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What is Help Save A Life With Each Email Sent , It’s That Easy To Save A life Today. is a free email service for breast cancer patients and supporters that seamlessly raises awareness and support for breast cancer. Let’s face it, you’re going to be online sending and receiving emails daily anyways, why not make Pinkmail your free email service and help bring awareness and support to breast cancer. Let’s beat breast cancer! Did you know that over 2,000 Men are being treated every year for Breast Cancer in the United States and over 300,000 new cases of Breast Cancer against Women, “We Need To Wake The World Up!” And 40,000 Women are estimated to DIE from BREAST CANCER in The United States during 2013 alone! is dedicated to making as big a difference as we can, but we need your help to do it.

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Breast Cancer Screening: Making Sense of the Conflicting Guidelines

Patrick Dillon, MD

Screening Mammography

Breast Cancer Incidence by Age

Breast Cancer Screening Comic













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Posted August 14, 2014



Genetic Testing: Families with Breast Cancer

Medical Author: Melissa Conrad Stoppler, MD

Medical Editor: William C. Shiel Jr., MD, FACP, FACR

What are the facts about families that have multiple members with breast cancer?

Overall, inherited breast cancer disorders account for a small minority of breast cancers. Genes are the “messages” in each cell of the body that determine the ultimate design of our bodies. Genes can be damaged by the environment. Additionally, people can be born with defects in the genes that remove the body’s defenses against cancers. Only in about 10% of all breast cancer cases is there actually an inherited genetic defect that can be tested. In fact, most cases of breast cancer occur in women who do not have a family history of breast cancer. A complex interplay between environmental and genetic factors affects the development of breast cancer, and all the key factors have not yet been identified.

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Posted August 6, 2014

Male Breast Cancer

Medical Author: Melissa Conrad Stöppler, MD 

Medical Editor: Dennis Lee, MD 

Medical Editor: William C. Shiel Jr., MD, FACP, FACR

How common is male breast cancer?Breast Cancer Does Not Know Gender

Male breast cancer is a rare condition, accounting for only about 1% of all breast cancers. The American Cancer Society estimates that in 2013, about 2,240 new cases of breast cancer in men would be diagnosed and that breast cancer would cause approximately 410 deaths in men (in comparison, almost 40,000 women die of breast cancer each year). Breast cancer is 100 times more common in women than in men. Most cases of male breast cancer are detected in men between the ages of 60 and 70, although the condition can develop in men of any age. A man’s lifetime risk of developing breast cancer is about 1/10 of 1%, or one in 1,000.

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Posted August 5, 2014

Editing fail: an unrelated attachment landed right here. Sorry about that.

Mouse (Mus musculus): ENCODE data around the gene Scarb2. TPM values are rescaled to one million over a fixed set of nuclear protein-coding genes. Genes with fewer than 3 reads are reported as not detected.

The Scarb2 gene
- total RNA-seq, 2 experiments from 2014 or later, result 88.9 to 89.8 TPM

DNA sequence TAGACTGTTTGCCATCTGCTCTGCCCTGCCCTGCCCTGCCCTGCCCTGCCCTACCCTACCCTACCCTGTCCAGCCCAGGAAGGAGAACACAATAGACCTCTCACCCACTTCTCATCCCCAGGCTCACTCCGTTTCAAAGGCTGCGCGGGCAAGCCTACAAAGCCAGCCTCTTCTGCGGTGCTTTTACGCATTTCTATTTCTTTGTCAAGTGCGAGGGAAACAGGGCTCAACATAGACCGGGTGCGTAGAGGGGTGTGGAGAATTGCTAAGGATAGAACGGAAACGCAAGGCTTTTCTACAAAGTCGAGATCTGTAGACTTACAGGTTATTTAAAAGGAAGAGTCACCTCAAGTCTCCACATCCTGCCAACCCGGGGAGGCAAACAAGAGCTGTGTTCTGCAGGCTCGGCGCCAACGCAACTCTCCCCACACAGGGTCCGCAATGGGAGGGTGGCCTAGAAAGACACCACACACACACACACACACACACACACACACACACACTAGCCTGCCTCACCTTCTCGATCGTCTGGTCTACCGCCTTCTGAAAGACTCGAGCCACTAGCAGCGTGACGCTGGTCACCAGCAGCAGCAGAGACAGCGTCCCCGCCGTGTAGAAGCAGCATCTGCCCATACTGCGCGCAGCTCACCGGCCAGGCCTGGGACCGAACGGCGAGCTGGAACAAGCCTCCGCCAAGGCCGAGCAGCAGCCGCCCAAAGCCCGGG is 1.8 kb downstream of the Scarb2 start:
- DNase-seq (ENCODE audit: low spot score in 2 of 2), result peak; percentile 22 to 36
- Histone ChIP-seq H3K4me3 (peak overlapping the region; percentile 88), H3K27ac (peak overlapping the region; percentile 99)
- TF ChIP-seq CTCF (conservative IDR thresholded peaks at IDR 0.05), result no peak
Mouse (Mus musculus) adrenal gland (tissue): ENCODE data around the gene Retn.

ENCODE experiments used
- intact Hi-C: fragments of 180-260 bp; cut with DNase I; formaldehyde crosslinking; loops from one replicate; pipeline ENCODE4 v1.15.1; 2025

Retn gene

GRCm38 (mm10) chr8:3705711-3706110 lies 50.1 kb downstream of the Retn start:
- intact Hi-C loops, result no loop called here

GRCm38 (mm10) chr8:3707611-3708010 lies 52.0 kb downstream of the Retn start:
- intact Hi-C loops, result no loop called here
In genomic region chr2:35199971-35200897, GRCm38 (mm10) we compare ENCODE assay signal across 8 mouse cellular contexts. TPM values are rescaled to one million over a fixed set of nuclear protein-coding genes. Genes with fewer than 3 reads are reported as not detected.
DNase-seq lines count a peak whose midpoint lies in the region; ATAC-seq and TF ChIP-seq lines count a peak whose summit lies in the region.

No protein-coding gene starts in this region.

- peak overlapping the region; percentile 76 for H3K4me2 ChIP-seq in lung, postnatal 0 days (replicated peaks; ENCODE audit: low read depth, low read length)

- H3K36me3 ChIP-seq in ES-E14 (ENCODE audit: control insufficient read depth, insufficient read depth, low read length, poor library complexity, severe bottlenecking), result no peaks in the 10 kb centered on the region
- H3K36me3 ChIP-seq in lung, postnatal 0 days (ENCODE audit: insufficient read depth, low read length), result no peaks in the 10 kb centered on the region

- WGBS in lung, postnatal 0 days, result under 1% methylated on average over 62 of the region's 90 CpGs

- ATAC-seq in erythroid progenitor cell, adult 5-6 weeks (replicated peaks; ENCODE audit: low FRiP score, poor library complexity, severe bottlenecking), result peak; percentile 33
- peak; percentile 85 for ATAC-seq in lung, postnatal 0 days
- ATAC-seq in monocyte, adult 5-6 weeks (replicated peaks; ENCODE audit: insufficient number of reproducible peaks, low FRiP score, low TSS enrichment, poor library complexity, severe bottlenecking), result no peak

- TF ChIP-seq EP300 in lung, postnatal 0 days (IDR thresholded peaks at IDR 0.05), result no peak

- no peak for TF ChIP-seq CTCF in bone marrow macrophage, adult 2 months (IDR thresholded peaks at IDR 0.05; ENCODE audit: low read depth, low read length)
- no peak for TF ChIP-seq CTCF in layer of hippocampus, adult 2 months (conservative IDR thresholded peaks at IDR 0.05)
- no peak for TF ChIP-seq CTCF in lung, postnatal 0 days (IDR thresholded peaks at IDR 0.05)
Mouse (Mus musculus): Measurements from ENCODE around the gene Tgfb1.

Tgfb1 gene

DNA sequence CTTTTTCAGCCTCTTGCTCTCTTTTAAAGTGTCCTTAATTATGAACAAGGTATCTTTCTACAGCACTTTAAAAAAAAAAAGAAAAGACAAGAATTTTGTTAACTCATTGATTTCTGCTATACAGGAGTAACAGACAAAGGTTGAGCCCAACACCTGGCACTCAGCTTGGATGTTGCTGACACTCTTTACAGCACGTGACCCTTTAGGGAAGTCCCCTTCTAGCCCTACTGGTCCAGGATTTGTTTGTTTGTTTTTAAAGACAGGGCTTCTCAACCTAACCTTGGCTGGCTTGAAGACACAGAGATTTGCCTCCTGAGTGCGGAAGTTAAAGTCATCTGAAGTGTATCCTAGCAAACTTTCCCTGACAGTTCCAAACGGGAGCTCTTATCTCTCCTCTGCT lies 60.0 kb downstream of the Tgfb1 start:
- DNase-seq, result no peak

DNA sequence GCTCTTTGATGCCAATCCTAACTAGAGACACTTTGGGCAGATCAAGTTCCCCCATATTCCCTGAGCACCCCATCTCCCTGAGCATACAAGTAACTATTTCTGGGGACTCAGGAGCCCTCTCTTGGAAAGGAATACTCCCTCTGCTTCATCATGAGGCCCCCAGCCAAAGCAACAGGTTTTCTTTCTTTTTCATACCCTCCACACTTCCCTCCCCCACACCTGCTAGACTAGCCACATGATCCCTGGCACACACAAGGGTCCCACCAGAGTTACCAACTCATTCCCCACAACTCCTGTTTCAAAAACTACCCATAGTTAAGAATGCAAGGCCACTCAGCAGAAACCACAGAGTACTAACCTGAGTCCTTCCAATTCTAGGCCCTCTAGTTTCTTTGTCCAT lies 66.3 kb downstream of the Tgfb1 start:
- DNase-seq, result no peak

Dr and Patient
Breast Cancer Disparities

Office of the Associate Director for Communication, Digital Media Branch, Division of Public Affairs

Differences in Screening, Follow-Up, and Treatment


Screening means looking for cancer before symptoms appear. Mammograms are the best way to find breast cancer. A mammogram is an X-ray picture of the breast. Black and white women get mammograms at about the same rate. But more black women have breast cancer that has spread beyond the breast compared with white women when the cancer is found.


When a mammogram shows something is not normal, follow-up tests are needed to see if it is cancer. Compared with white women, more black women take longer to complete these tests after finding out they have a mammogram that is not normal. Waiting longer for follow-up care may lead to cancers that are larger and harder to treat.


After cancer is found, treatment should start as soon as possible. Fewer black women start treatment in a timely way compared with white women. Also, fewer black women get the surgery, radiation, and hormone treatments they need compared with white women.

Ways to Lower Your Risk From Breast Cancer

Get mammograms regularly

If you are 50 to 74 years old, be sure to have a screening mammogram every two years. If you are 40–49 years old, talk to your doctor about when and how often you should have a screening mammogram.

Know your family history of breast cancer

If you have a parent, sibling, or child with breast cancer, ask your doctor how you can lower your risk.

Learn about hormone replacement therapy

Some women use hormone replacement therapy to treat the symptoms of menopause. Ask your doctor about the risks and benefits and find out if hormone replacement therapy is right for you. …
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Posted August 4, 2014

Breast Cancer Highlighted

Breast Cancer Basics — More Screening, Better Treatments Aid Women in Fight Against Breast Cancer

MMS Physician Focus
By Carol Mei, M.D.

Survival Rates

Breast cancer survivors number about 2.5 million in the United States today. The five-year survival for breast cancer patients has improved from 63 percent in the early 1960s to 89 percent today [2009], so there’s much reason for hope in the war against breast cancer. Women can make a difference by playing an active role in the prevention, detection, and management of their cancer. They should adopt healthy lifestyles, abide by the recommended screening guidelines, and seek support services during and after treatment, as needed. …

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Posted August 4, 2014

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